>> Introduction to Grafting and Budding

Liberty Hyde Bailey, often called the father of American horticulture, wrote that grafting is the oldest of the propagation arts. Although its origins reach back to antiquity, it is unlikely that deliberate grafting by early man predates the collection and sowing of wild plant seed, which was fundamental to crop domestication and the origin of human agriculture. Perhaps Bailey did not regard seed propagation as an "art," as he did grafting. In any event, grafting, like most other approaches to deliberate plant propagation, with the possible exception of micropropagation (tissue culture), was by no means a novel "invention" by mankind, but rather an adaptation of what our ancestors observed occurring naturally. Go to Natural and Human History of Grafting & Budding.

Graftage (the practice of grafting) is just one of a number of asexual or clonal propagation methods which also include cuttage, layerage, division, micropropagation, and apomixis. At least for species which are relatively easy to propagate by other asexual means, grafting tends to be more expensive than other traditional methods (excluding tissue culture), due to the relatively high level of skill and greater amount of time initially required to perform the operation. Nonetheless, grafting is often justified, economically and otherwise, for a wide range of crops and specific applications, as will be discussed in the section on Reasons for Grafting and Budding. Although we refer to grafting as a clonal method of propagation, most rootstocks are seedlings, which, by definition, are not clonal (unless they are apomictic). Hence, in such cases, only the upper portion (growth from the scion) of the grafted plant is clonal, but not the rootstock. We discuss these apparent paradoxes in the section on Rootstocks.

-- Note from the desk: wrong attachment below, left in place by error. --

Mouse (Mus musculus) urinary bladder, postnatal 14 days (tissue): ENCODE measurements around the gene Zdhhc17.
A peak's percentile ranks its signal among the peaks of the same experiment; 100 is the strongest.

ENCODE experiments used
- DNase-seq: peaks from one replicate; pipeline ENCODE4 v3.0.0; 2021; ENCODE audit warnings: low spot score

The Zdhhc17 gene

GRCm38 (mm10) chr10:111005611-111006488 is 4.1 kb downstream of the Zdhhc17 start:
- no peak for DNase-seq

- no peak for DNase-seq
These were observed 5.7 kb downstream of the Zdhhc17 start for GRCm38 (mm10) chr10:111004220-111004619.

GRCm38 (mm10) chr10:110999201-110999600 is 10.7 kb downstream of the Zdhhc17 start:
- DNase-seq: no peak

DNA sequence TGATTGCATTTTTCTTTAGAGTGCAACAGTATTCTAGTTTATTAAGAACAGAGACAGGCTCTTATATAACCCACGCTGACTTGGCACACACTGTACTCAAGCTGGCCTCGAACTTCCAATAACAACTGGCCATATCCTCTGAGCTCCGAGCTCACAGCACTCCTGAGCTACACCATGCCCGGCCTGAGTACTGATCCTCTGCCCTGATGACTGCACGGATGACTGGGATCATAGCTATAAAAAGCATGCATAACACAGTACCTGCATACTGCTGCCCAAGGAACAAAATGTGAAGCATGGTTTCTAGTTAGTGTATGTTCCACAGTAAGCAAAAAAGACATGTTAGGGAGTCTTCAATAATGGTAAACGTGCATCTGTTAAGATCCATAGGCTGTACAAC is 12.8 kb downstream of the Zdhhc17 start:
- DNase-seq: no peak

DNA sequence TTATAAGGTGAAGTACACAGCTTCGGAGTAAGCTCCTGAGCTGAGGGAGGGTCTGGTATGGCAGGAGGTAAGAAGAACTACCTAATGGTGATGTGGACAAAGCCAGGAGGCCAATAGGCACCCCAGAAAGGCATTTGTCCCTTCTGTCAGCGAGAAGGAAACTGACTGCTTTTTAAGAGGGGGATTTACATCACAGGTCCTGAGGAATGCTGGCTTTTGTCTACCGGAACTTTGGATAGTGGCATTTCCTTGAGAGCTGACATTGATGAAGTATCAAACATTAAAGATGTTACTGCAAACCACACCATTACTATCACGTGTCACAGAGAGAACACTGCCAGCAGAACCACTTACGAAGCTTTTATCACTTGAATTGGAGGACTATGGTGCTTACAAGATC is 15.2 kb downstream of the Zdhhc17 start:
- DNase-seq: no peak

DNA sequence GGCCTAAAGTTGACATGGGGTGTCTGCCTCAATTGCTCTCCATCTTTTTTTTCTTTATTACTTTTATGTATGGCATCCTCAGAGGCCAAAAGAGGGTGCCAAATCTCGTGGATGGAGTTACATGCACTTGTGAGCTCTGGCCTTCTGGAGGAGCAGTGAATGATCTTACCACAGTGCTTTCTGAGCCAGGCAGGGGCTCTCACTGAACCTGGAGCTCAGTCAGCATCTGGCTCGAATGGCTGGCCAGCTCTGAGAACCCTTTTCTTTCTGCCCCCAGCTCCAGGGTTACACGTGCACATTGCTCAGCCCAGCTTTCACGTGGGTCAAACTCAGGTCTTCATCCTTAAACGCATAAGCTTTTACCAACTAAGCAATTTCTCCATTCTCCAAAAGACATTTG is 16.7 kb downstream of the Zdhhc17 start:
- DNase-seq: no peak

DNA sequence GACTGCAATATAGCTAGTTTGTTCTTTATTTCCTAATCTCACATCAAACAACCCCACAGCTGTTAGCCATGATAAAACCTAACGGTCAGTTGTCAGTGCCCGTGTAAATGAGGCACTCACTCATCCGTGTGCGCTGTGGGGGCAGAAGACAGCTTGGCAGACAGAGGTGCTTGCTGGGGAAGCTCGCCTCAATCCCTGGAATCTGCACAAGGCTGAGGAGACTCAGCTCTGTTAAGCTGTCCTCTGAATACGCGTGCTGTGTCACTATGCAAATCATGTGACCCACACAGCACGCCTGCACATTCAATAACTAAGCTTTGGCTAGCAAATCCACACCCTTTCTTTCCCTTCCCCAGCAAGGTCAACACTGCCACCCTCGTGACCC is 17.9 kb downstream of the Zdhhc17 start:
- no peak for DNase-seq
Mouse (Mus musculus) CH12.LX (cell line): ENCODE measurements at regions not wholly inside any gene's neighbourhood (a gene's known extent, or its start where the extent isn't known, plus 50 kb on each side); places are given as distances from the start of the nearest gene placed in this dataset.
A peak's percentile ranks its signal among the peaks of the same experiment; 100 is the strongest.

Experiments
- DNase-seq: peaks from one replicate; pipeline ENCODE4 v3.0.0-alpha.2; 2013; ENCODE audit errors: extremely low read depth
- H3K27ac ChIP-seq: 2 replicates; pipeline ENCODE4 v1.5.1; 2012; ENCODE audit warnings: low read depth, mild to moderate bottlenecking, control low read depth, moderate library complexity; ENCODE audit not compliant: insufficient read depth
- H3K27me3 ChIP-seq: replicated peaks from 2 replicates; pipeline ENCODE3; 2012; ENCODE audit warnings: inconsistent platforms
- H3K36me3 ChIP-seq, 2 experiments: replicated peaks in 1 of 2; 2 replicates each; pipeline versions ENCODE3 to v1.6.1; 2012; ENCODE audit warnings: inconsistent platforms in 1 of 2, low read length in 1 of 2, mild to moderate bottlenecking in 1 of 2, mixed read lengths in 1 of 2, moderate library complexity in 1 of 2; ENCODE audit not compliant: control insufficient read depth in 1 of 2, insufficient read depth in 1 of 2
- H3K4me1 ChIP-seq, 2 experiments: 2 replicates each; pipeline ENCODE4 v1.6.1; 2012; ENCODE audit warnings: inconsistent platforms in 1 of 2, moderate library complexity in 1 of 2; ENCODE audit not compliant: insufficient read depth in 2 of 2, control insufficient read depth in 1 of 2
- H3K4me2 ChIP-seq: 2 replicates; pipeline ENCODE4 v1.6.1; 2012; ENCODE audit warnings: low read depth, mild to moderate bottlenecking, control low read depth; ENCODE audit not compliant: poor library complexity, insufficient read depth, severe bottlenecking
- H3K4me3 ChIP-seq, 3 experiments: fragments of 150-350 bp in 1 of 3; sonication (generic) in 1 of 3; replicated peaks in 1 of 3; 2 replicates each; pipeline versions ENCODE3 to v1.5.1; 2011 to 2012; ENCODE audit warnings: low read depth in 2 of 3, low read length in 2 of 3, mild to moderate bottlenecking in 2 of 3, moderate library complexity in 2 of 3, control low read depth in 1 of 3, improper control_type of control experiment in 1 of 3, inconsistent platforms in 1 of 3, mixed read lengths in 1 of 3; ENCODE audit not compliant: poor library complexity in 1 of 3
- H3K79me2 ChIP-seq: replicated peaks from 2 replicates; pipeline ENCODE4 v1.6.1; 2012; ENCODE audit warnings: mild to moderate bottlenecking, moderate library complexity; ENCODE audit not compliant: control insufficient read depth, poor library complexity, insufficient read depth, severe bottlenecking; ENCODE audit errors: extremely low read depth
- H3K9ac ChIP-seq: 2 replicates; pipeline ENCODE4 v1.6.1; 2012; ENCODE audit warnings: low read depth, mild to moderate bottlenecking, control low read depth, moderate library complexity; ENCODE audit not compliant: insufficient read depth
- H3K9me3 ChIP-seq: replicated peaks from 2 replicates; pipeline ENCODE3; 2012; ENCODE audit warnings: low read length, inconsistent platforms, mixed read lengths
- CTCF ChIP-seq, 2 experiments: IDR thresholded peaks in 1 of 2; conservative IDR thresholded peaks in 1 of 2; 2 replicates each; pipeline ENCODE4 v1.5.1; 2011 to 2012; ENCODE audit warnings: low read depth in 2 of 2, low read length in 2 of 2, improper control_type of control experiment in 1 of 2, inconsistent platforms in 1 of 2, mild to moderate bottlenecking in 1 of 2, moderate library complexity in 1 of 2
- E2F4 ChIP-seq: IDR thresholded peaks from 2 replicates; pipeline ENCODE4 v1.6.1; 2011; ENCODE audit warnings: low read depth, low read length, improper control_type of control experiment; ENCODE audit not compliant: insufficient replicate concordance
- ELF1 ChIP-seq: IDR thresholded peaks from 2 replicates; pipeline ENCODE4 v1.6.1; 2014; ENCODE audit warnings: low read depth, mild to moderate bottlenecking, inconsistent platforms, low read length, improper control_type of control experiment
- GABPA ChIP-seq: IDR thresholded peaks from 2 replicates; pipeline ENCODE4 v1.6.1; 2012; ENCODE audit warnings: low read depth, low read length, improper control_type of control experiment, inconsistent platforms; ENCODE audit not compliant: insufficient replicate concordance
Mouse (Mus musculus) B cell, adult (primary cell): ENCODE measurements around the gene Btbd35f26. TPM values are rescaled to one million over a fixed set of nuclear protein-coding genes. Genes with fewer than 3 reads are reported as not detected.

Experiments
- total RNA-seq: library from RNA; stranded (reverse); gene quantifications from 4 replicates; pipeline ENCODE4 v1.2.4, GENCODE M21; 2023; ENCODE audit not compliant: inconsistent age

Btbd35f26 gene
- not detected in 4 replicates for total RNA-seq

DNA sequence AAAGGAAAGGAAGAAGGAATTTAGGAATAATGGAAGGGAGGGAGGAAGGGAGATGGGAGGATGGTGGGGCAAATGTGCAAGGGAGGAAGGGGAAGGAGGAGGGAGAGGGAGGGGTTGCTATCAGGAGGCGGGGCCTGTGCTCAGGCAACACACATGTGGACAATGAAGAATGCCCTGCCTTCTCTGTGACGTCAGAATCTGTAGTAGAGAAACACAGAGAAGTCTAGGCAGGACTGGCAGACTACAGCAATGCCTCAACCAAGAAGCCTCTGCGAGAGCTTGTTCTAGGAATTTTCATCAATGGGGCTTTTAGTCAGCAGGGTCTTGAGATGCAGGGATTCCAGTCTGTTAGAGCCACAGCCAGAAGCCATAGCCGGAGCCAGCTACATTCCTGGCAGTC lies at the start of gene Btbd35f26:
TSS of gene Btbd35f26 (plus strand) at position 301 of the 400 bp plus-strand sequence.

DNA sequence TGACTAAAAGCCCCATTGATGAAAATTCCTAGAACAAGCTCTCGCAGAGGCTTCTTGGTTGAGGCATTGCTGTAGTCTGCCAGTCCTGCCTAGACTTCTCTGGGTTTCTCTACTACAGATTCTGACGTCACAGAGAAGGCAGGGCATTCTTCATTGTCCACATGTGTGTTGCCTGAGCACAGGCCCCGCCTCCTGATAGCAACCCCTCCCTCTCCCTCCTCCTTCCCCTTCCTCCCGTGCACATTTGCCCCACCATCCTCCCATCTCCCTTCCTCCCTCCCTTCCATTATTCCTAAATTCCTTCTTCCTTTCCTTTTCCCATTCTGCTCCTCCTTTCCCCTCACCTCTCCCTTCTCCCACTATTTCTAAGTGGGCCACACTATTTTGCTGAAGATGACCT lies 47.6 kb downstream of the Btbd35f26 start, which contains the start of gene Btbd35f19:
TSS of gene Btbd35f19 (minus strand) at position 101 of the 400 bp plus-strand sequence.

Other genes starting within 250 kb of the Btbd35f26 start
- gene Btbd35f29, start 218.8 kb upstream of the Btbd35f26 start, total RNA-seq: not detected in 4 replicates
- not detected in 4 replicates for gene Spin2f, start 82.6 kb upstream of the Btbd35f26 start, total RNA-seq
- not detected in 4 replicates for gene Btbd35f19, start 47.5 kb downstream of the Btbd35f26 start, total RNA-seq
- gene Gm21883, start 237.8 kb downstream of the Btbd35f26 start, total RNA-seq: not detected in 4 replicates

We recommend that you begin your study of grafting with the section on learning objectives, followed by Concepts and Definitions. The Index will guide you from there. If you decide to proceed as soon as possible to hands-on practice with grafting (laboratory exercises) you should at least review the section on Requirements for Successful Grafting & Budding.

Before you proceed to learn about the how, when and why of the fascinating and agriculturally important topic of grafting, you should familiarize yourself with the course by reading the files in the Course Information section of the Blackboard site. To learn how to access the Web-based information presented in this course most efficiently, read the section on Setting Up Course Utilities to make sure you have an appropriate Web browser, video viewer, and CD-ROM access. Course management (grading, discussions, etc.) will be handled by Blackboard for The How, When, and Why of Grafting (professional course management software).

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Liberty Hyde Bailey